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Future Investment in Clinical Research Report sets out Roadmap to Expand Irish Clinical Research Landscape

See Report here

Emma Corcoran, patient advocate for Cancer Trials Ireland, was a panel speaker at the launch of the Future Investment in Clinical Research Report

A radical report ‘Future Investment in Clinical Research’,  unveiled today, calls for a major step-change to enable Ireland to increase its clinical research capability fourfold over the next five years. The report advocates for a joint Government and industry funded programme to enhance and scale-up the national clinical research infrastructure that would deliver a significant increase in the number  of international and multicentre clinical trials conducted in Ireland, offering increased access to new emerging therapies for Irish patients and generating an additional 3,000 direct and indirect jobs with gross value added of €200-€300 million per annum.  A wide range of leading experts in clinical research from patient representative bodies, academia, clinical research centres, healthcare delivery, funding agencies and the Biopharma and MedTech industries were involved in the development of this strategic report, which outlines a roadmap of specific recommendations over a one to five year term.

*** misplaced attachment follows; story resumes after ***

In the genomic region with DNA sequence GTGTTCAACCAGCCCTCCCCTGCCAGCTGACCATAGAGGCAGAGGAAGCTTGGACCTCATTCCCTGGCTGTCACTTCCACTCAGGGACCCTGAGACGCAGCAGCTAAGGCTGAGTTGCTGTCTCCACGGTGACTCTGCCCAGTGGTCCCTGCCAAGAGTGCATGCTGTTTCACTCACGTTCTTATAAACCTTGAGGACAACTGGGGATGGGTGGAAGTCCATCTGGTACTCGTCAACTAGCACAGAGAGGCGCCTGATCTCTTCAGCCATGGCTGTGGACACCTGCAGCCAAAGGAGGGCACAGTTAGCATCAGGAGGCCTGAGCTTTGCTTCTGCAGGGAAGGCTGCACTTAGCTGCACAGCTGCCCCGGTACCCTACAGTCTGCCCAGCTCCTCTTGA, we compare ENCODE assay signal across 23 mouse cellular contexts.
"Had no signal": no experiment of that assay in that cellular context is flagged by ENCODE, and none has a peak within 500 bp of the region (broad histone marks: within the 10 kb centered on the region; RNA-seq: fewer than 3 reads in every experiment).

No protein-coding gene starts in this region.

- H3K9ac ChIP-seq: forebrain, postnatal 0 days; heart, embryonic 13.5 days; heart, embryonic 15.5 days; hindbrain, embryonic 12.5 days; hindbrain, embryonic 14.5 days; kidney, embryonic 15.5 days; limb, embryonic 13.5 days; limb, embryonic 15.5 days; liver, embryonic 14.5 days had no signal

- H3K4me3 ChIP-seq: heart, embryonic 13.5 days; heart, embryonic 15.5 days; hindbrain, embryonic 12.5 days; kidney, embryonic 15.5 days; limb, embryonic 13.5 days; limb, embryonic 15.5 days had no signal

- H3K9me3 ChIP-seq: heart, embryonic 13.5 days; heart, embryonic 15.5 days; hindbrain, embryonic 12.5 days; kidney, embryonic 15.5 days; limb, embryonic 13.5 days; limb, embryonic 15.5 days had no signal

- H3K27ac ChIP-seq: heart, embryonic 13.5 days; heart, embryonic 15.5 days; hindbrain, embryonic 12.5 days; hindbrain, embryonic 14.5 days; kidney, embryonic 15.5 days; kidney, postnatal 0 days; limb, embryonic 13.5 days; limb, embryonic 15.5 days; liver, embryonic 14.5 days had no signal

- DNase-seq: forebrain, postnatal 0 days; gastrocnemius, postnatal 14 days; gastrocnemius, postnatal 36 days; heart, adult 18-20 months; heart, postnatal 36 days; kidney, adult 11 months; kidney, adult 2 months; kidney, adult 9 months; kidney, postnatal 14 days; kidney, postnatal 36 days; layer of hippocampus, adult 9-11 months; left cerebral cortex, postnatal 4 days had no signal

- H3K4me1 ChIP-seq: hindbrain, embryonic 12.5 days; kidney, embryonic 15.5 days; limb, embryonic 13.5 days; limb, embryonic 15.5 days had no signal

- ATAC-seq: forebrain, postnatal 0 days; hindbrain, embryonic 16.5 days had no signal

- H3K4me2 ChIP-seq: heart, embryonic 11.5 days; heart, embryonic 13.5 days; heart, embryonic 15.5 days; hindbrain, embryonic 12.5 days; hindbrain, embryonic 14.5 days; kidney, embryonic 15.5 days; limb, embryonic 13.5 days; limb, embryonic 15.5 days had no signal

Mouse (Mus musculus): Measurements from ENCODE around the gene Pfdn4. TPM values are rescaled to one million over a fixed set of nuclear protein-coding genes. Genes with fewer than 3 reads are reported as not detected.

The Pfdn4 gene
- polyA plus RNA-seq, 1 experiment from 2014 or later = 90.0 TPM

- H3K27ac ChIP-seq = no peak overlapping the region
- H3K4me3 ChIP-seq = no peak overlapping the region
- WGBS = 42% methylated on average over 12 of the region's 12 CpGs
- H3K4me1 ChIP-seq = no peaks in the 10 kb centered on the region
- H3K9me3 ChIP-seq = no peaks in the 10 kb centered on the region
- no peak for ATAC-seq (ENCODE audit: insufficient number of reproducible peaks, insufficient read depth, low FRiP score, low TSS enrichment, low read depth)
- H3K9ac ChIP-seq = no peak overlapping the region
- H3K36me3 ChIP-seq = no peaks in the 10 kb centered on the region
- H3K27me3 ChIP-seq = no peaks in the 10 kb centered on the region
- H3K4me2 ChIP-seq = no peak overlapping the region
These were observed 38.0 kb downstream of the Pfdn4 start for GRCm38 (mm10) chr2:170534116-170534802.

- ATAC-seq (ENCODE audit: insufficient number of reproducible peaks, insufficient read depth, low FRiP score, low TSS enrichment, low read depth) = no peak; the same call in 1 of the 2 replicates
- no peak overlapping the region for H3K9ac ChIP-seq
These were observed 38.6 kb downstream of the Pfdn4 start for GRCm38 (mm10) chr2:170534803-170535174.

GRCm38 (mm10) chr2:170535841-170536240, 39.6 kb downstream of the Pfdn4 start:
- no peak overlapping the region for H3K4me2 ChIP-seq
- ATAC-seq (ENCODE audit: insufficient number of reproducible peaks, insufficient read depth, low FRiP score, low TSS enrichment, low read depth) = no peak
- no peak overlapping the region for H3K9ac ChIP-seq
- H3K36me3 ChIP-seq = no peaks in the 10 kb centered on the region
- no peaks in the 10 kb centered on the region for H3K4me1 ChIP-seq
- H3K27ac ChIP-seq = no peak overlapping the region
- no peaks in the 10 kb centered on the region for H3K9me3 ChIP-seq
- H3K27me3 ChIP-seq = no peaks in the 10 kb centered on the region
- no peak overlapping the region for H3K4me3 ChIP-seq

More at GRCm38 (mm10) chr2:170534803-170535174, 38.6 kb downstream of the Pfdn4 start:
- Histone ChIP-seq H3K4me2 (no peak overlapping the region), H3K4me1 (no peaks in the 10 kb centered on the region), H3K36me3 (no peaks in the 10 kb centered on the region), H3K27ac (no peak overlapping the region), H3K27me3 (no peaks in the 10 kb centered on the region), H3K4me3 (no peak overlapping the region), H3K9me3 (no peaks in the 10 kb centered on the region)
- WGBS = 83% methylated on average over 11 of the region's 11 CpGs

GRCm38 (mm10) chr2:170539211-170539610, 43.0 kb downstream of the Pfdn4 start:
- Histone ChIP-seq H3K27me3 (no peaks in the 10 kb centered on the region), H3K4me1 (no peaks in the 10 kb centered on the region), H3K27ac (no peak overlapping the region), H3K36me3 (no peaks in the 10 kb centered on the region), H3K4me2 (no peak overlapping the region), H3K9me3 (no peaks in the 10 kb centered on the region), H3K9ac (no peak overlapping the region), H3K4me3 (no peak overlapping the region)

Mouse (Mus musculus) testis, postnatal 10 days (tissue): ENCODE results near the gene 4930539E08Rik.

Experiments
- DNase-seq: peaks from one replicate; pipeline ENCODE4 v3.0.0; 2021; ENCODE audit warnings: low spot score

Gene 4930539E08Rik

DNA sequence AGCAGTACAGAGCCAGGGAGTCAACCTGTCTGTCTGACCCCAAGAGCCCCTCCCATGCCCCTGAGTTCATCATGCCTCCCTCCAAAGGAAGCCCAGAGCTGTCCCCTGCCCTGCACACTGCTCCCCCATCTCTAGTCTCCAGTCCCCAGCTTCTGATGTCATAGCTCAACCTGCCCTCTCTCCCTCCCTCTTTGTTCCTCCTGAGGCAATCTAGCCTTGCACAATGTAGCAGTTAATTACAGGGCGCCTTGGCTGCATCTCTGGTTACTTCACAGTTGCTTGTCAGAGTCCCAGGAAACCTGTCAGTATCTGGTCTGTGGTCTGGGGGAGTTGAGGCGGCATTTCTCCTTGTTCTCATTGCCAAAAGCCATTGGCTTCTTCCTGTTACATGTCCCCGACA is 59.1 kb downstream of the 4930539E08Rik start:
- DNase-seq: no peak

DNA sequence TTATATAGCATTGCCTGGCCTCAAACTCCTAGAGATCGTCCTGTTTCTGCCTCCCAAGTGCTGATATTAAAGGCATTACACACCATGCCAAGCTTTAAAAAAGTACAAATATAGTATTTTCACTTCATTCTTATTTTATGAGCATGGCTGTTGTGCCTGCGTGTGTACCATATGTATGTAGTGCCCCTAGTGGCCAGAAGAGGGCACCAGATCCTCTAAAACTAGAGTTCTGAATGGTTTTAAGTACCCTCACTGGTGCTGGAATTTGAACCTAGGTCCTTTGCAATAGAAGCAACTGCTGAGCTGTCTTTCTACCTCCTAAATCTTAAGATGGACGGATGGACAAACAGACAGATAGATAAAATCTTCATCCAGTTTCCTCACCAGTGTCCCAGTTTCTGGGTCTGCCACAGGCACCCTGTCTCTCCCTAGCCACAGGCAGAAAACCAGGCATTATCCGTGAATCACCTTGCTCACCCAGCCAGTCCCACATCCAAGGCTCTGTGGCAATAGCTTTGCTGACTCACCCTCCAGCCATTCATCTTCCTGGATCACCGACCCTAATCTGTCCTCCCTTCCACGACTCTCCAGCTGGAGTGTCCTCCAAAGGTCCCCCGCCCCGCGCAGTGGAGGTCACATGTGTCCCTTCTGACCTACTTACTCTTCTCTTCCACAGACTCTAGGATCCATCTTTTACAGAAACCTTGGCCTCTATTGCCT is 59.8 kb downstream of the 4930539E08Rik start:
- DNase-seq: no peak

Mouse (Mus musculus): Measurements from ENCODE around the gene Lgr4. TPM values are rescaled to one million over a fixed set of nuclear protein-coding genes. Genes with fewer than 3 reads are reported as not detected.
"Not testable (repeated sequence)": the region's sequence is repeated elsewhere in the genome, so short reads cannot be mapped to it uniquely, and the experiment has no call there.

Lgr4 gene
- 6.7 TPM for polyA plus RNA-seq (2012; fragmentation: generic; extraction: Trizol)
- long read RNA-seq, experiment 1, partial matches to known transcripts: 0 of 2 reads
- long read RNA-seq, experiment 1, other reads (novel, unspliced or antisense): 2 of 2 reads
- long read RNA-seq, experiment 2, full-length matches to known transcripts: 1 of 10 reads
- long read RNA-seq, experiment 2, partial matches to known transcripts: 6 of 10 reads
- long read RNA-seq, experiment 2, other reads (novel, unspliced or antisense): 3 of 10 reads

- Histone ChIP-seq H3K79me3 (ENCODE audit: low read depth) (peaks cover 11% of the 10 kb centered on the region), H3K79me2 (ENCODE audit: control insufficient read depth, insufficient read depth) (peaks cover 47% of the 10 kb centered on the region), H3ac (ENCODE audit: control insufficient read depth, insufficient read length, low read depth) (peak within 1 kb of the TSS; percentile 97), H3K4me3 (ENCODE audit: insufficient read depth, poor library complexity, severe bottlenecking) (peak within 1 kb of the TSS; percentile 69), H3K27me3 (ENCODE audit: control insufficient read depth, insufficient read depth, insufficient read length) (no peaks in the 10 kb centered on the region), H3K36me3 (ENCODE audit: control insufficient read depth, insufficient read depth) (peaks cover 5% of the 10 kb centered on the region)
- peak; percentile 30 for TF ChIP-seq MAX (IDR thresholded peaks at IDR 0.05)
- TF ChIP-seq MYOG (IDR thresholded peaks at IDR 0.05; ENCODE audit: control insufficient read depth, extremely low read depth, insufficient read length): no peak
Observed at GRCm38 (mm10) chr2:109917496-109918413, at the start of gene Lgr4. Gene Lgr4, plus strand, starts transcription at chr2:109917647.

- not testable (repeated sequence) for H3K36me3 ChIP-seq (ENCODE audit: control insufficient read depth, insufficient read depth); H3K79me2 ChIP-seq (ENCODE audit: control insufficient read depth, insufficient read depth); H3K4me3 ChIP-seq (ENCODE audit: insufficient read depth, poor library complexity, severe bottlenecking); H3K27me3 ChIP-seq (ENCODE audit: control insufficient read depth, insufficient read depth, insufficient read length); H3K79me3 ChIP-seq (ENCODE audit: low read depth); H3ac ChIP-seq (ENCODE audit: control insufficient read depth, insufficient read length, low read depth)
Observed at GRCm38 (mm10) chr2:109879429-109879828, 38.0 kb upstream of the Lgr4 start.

The report, shared at a seminar in Dublin, argues that a well-resourced and functioning clinical research system should be a fundamental component of the overall healthcare system, benefiting patients, the healthcare delivery system, research and academia. It is proven internationally that the more research-active a national health system is, the better the outcomes for patients. It is also a unique selling point for the very large life sciences sector operating here in Ireland.